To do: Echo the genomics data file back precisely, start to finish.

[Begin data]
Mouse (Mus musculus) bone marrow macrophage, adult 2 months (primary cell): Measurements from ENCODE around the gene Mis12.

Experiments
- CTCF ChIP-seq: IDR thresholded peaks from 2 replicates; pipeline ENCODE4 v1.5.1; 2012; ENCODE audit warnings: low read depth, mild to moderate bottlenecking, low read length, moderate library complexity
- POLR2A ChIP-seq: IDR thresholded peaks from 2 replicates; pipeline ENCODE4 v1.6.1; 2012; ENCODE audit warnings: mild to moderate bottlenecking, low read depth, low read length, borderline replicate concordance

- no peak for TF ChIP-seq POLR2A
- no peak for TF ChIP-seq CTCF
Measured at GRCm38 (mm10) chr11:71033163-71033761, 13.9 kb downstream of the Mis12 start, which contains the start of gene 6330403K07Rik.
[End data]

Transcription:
Mouse (Mus musculus) bone marrow macrophage, adult 2 months (primary cell): Measurements from ENCODE around the gene Mis12.

Experiments
- CTCF ChIP-seq: IDR thresholded peaks from 2 replicates; pipeline ENCODE4 v1.5.1; 2012; ENCODE audit warnings: low read depth, mild to moderate bottlenecking, low read length, moderate library complexity
- POLR2A ChIP-seq: IDR thresholded peaks from 2 replicates; pipeline ENCODE4 v1.6.1; 2012; ENCODE audit warnings: mild to moderate bottlenecking, low read depth, low read length, borderline replicate concordance

- no peak for TF ChIP-seq POLR2A
- no peak for TF ChIP-seq CTCF
Measured at GRCm38 (mm10) chr11:71033163-71033761, 13.9 kb downstream of the Mis12 start, which contains the start of gene 6330403K07Rik.